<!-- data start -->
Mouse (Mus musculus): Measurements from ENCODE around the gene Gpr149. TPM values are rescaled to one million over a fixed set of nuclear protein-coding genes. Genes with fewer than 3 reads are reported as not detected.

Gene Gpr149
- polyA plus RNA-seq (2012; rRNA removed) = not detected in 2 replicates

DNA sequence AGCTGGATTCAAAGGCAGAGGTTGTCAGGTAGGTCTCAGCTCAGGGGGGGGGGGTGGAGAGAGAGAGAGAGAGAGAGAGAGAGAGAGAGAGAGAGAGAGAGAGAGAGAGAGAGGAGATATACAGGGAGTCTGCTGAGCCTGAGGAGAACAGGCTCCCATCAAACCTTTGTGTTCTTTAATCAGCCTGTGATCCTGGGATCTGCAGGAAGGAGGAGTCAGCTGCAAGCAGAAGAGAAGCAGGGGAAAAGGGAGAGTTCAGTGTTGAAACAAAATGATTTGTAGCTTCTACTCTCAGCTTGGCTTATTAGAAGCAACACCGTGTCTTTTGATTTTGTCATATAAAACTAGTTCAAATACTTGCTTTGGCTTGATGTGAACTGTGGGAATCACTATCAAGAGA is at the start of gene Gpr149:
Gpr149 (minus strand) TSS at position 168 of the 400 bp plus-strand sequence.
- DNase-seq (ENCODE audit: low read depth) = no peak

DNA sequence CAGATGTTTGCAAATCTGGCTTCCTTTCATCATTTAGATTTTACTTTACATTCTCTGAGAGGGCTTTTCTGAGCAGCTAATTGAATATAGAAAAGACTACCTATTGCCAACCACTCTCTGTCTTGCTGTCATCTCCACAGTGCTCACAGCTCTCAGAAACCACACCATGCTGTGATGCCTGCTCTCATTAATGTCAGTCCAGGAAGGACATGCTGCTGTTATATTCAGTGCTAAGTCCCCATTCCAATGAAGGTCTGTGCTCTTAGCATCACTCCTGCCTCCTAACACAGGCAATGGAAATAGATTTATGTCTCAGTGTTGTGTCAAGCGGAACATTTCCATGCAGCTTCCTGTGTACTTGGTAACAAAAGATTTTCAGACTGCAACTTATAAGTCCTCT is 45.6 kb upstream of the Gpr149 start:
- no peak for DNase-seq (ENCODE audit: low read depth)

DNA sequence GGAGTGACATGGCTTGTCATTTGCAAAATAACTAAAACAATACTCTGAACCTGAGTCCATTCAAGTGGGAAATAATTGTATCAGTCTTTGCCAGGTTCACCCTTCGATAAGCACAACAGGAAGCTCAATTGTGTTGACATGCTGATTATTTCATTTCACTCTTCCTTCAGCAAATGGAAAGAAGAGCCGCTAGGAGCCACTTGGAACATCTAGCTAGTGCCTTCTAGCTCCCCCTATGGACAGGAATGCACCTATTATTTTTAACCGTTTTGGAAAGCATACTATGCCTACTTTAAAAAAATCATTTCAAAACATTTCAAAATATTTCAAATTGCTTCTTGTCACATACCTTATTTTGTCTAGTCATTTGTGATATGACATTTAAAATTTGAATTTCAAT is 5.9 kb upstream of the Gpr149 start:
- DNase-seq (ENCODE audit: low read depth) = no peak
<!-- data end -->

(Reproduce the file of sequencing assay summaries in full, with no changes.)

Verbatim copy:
Mouse (Mus musculus): Measurements from ENCODE around the gene Gpr149. TPM values are rescaled to one million over a fixed set of nuclear protein-coding genes. Genes with fewer than 3 reads are reported as not detected.

Gene Gpr149
- polyA plus RNA-seq (2012; rRNA removed) = not detected in 2 replicates

DNA sequence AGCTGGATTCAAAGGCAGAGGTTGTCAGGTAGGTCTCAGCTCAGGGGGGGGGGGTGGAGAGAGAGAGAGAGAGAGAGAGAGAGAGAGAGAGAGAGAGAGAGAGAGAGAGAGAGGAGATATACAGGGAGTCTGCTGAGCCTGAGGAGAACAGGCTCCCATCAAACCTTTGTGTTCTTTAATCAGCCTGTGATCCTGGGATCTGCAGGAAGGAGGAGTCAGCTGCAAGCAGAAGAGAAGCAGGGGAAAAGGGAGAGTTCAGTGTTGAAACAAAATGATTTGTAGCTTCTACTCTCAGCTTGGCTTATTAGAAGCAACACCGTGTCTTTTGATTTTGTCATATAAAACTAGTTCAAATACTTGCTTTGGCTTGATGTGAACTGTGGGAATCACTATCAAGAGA is at the start of gene Gpr149:
Gpr149 (minus strand) TSS at position 168 of the 400 bp plus-strand sequence.
- DNase-seq (ENCODE audit: low read depth) = no peak

DNA sequence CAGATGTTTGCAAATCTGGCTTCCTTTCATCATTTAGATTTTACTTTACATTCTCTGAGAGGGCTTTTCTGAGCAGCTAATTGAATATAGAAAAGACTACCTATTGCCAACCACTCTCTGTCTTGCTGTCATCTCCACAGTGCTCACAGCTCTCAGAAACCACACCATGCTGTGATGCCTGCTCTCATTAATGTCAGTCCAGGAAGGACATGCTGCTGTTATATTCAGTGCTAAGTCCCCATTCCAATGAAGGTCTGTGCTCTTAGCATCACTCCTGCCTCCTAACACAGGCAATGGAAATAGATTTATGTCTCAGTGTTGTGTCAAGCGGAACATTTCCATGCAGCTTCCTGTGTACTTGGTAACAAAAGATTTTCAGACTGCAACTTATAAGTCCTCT is 45.6 kb upstream of the Gpr149 start:
- no peak for DNase-seq (ENCODE audit: low read depth)

DNA sequence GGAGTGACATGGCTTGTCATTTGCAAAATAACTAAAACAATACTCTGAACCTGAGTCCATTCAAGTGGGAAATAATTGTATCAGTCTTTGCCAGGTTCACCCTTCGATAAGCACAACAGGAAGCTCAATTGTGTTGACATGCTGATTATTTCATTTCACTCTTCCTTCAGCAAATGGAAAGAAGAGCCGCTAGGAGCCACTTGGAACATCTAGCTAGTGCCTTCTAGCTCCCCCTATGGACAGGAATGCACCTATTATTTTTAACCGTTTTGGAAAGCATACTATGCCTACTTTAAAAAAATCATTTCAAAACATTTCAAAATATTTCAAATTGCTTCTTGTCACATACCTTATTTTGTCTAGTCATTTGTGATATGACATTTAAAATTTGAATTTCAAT is 5.9 kb upstream of the Gpr149 start:
- DNase-seq (ENCODE audit: low read depth) = no peak